This is an archived article that was published on sltrib.com in 2015, and information in the article may be outdated. It is provided only for personal research purposes and may not be reprinted.
The link between race and the Mormon faith is getting a closer look this week.
It is the subject of the "Black, White and Mormon" conference hosted by the University of Utah's Tanner Humanities Center, with lectures and panel discussions running Thursday evening through Friday.
Atop the agenda are panels set to review priesthood and temple bans, as well as the history of segregation in America and its effect on Mormonism.
Other discussions will address the role of black women in the church, the faith's expansion into inner-city communities, and Mormonism's international reach.
And Brigham Young University students will not be left out of the conference. A Friday panel aims to explore the experiences of black students at the Provo university of roughly 30,000.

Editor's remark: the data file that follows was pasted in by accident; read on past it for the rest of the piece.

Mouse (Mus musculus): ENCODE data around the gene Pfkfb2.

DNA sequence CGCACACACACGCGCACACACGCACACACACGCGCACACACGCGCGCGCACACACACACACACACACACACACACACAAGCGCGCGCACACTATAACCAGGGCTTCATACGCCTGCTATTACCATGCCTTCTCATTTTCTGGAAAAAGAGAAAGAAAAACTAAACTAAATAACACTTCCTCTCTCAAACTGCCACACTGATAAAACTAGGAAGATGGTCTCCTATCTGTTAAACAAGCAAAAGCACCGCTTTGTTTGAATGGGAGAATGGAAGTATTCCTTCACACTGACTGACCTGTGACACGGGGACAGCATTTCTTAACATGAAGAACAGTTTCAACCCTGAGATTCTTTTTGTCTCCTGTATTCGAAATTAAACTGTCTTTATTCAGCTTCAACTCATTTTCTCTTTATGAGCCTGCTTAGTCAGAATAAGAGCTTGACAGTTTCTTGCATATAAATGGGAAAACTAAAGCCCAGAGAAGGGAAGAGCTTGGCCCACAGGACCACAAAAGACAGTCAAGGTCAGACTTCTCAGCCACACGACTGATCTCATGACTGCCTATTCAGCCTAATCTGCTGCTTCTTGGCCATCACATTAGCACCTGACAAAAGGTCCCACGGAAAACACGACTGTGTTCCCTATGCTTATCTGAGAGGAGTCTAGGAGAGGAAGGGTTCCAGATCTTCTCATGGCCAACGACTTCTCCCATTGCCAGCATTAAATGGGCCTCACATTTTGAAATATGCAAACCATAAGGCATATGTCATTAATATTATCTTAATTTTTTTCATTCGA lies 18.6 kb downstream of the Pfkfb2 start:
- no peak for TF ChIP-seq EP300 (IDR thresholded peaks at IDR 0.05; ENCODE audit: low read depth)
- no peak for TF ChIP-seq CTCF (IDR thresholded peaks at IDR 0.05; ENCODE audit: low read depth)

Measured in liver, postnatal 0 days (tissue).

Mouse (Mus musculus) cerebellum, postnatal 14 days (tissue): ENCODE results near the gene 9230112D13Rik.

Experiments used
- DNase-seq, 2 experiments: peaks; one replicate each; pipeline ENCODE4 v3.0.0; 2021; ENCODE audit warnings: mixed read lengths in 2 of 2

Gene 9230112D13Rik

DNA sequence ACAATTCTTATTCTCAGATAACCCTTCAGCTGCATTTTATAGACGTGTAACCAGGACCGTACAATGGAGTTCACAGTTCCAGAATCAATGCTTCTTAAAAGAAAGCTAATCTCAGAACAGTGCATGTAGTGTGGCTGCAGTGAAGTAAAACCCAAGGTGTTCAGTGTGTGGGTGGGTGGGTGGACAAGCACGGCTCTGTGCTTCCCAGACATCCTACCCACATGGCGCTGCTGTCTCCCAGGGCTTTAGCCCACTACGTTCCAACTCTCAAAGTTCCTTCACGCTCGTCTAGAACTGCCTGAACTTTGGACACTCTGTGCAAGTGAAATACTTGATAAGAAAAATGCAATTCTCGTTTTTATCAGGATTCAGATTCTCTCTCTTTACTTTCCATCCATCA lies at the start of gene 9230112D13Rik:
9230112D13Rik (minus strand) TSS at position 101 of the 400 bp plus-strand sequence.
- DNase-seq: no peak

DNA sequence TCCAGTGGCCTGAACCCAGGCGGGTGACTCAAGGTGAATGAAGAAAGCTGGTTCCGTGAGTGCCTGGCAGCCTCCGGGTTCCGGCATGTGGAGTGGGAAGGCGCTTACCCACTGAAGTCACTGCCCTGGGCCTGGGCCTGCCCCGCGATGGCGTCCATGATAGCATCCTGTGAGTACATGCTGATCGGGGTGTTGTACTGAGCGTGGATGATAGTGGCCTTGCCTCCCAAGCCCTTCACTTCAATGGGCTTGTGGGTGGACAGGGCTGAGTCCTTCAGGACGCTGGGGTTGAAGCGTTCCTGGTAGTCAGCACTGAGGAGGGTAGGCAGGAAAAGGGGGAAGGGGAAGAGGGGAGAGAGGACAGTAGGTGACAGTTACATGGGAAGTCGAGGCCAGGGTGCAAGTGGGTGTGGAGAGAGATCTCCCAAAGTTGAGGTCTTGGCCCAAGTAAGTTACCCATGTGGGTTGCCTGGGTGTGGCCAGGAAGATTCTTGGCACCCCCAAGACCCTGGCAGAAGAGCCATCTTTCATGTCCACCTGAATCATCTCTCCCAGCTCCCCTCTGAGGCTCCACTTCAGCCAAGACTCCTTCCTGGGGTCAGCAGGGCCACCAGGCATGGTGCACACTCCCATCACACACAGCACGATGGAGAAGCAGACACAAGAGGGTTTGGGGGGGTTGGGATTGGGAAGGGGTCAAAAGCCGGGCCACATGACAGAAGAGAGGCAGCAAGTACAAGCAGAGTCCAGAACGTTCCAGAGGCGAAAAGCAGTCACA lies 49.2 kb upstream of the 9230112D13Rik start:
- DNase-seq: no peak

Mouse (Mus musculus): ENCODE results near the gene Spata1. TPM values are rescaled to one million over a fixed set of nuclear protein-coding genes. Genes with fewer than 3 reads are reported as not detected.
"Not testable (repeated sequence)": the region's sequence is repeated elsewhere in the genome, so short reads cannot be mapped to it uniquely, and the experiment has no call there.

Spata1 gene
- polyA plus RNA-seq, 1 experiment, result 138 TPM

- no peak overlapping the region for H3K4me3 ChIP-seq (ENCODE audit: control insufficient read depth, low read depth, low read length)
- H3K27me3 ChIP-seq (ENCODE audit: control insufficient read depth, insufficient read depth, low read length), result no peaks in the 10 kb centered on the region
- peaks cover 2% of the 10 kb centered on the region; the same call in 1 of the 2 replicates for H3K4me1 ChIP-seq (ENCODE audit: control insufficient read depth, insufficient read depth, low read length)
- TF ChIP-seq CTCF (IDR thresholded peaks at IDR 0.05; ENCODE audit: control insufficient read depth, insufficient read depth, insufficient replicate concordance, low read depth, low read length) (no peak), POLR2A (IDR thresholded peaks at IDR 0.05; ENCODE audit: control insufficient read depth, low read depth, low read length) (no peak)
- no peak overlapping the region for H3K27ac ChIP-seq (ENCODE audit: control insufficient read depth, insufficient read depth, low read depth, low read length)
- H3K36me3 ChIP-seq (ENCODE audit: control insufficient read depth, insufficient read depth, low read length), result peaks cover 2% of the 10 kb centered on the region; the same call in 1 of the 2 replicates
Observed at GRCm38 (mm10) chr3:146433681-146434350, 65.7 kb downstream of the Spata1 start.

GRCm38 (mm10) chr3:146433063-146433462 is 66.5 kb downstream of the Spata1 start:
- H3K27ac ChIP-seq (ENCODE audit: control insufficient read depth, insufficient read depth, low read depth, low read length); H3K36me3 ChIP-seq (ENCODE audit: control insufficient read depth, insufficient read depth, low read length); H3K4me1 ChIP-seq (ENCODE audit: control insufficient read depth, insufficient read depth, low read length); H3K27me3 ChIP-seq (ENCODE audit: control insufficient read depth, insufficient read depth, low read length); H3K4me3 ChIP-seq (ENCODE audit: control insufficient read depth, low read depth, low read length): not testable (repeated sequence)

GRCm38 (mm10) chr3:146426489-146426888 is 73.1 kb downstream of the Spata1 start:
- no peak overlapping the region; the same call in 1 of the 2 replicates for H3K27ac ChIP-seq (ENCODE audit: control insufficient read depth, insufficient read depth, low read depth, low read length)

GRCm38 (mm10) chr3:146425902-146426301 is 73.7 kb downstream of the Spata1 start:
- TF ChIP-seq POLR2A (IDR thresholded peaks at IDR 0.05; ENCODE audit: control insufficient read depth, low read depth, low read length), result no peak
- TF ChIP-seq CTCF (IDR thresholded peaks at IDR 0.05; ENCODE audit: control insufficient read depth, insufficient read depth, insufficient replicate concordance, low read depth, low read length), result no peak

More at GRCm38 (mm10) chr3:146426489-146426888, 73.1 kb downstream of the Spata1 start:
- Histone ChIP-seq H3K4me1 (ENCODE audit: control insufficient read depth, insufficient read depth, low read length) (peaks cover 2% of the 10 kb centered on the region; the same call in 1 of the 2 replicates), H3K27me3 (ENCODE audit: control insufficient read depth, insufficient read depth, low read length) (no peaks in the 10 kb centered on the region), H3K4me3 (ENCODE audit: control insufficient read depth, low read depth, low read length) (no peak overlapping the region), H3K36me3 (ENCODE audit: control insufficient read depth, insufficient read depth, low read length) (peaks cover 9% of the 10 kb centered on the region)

The two-day series of events comes roughly two years after The Church of Jesus Christ of Latter-day Saints published "Race and the Priesthood," a December 2013 essay that disavowed some members' use of Mormon theology to defend the church denying black men the priesthood prior to 1978 and noted that "church leaders today unequivocally condemn all racism, past and present, in any form."
Historian Lester Bush Jr. is set to headline the conference with a keynote address titled "Looking Back, Looking Forward: Mormonism's Negro Doctrine Forty-two Years Later."
Bush's coming speech will be a "unique historical moment," said Bob Goldberg, director of the Tanner Humanities Center, in a news release. "His contribution to change is significant and deserves not only to be remembered but honored."
Black, White and Mormon
• Oct. 8 and Oct. 9, 2015
• U. of U. Museum of Fine Arts, 410 Campus Center Drive. The conference is open to the public but seating is limited.
O For more information and a schedule: bit.ly/blackwhitemormon